The marriage of Alvin MacLean and Lois MacCallum

Online First Pictou Island Memories

Alvin MacLean arrived on Pictou Island with his entrance into this world in 1929. Born on Pictou Island, he was one of five children born to J. Hector MacLean “Long John” and wife Maggie. Alvin attended the little one-room school on the island and grew up in the company of a little girl named Lois MacCallum. Over the years, the friendship of these two emerged into something much more and in 1948, Alvin and Lois married.

Attachment is from the orginal newspaper clipping showing Mr.  & Mrs. Alvin MacLean on their wedding day and reads as follows: Mr. and Mrs John Alvin MacLean were recently married in Pictou.  Rev G. M. Lamont, pastor of First Presbyterian Church, officiated. The bride is the former Lois MacCallum, youngest daughter of Mr. and Mrs. Ward MacCallum. The groom is the son of Mr. and Mrs. John H. MacLean.

Being the son off a fisherman, Alvin also depended on the sea for his livelihood. When Alvin was 13 years old he quit school and went fishing with his father who was nicknamed Long John. At age 16, Alvin acquired his own fishing boat from Pictou Island’s Dunn MacDonald. Alvin fished approximately 800 lobster traps during his first few years. Lobster catches were pretty good during those years and the waters around Pictou Island provided Alvin and Lois with a good future. Alvin and Lois purchased a house on Pictou Island from Howard MacCallum and it was there where they began their family.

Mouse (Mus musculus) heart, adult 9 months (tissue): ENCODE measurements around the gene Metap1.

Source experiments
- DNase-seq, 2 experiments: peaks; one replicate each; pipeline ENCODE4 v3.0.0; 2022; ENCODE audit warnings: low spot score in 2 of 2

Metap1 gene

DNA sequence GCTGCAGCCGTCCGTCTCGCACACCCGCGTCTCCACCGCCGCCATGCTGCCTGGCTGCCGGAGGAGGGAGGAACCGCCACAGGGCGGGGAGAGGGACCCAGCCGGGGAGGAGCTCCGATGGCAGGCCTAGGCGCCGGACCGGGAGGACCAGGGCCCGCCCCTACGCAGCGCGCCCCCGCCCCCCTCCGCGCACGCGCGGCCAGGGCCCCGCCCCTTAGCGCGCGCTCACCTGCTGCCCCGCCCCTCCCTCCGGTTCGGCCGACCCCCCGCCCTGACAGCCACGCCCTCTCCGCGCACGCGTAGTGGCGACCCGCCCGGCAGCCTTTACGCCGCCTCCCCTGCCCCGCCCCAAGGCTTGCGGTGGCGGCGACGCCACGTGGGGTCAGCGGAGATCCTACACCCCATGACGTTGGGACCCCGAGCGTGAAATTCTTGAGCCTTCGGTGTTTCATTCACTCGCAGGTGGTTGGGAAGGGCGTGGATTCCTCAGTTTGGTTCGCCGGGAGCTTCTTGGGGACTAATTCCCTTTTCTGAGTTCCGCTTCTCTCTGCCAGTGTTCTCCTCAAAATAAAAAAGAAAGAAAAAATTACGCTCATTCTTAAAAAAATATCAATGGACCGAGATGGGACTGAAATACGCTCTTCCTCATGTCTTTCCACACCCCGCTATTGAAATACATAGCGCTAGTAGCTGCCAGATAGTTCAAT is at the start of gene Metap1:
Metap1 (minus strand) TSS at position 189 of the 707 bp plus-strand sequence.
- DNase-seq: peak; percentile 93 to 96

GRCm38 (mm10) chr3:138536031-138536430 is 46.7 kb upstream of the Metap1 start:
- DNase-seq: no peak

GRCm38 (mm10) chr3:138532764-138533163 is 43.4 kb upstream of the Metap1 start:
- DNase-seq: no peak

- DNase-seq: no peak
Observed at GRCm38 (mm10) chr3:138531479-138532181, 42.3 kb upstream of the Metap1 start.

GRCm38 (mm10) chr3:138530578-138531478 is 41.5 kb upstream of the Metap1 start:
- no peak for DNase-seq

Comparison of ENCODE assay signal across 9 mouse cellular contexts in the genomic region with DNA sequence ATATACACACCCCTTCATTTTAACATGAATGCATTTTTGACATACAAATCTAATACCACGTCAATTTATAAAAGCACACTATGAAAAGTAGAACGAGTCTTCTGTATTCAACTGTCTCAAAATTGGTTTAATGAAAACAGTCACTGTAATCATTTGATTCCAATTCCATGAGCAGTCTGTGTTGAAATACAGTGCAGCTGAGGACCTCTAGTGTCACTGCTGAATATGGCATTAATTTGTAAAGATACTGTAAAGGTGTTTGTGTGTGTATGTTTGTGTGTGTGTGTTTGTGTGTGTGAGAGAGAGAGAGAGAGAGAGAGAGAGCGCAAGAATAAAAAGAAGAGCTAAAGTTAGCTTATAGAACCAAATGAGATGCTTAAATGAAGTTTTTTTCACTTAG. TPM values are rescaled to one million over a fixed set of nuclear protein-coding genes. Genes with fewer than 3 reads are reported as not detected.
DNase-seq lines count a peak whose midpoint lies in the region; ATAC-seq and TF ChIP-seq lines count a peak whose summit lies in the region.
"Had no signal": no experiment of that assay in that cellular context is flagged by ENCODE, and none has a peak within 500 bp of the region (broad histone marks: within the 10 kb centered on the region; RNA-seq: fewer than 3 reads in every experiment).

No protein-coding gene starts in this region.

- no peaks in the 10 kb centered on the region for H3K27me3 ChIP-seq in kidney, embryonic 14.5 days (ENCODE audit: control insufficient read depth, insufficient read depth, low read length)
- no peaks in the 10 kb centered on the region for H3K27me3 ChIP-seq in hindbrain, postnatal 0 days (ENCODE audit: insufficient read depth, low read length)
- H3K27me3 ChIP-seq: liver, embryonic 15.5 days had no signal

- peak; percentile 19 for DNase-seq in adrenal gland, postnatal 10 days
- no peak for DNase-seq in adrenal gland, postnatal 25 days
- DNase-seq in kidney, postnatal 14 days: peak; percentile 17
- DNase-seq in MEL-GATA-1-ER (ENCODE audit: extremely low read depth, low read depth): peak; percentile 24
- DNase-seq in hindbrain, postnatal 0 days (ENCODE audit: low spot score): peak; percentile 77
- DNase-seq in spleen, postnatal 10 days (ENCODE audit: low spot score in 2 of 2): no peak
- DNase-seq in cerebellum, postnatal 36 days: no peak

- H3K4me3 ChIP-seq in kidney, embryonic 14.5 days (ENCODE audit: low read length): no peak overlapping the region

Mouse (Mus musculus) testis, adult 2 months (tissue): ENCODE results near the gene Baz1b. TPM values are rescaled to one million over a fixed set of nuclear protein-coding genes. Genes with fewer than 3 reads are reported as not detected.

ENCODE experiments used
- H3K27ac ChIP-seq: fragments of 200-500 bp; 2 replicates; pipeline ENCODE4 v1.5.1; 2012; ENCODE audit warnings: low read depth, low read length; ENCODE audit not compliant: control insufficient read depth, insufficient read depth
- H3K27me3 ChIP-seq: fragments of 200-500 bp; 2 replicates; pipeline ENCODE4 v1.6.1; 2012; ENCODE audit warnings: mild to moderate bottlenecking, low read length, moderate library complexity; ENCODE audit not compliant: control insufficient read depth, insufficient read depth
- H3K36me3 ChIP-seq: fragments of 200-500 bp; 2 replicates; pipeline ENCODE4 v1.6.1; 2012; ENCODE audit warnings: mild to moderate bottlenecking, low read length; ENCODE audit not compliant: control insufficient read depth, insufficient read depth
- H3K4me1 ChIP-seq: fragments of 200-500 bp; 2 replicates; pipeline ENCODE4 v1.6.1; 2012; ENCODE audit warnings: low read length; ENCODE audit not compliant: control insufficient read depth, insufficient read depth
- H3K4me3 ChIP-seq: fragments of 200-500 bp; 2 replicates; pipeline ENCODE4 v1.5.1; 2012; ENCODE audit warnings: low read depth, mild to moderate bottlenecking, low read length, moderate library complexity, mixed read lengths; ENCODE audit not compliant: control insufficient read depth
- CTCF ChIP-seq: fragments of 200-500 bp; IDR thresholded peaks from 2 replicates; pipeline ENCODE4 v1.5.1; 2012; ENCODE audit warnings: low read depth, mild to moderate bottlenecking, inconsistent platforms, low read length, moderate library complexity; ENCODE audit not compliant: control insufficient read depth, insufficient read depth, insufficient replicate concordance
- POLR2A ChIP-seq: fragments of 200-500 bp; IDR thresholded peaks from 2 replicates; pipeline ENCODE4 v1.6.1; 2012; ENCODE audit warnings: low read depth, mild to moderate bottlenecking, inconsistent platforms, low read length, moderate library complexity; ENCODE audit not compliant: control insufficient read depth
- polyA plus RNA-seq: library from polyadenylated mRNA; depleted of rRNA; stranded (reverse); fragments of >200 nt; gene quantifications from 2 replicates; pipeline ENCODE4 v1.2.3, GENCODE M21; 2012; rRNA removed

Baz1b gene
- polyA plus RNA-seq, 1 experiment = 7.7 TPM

While Alvin fished for lobsters, his new bride became the lone cook at the East End lobster fisherman’s cookhouse. There was no indoor plumbing of any kind on Pictou Island. Fresh water had to be hauled to the East End cookhouse for all purposes in large wooden oak barrels. Lois had an uncle whose name was Andy Ward MacCallum. Andy had the task of delivering fresh water, which he faithfully did every day. There was a dug well on Andy’s father’s farm that was about one mile from the island’s east end. Andy would fill those oak barrels and transport them daily to the cookhouse in the back of an old truck. It was 1955 when the East End breakwater was constructed to provide protection from the winds for the small fishing boats. Many workers from Pictou Island and also from the mainland were employed on this mega project. This workforce had to be fed and fed well. Beginning at four a.m. and ending after darkness, Lois provided all meals daily for those working individuals.

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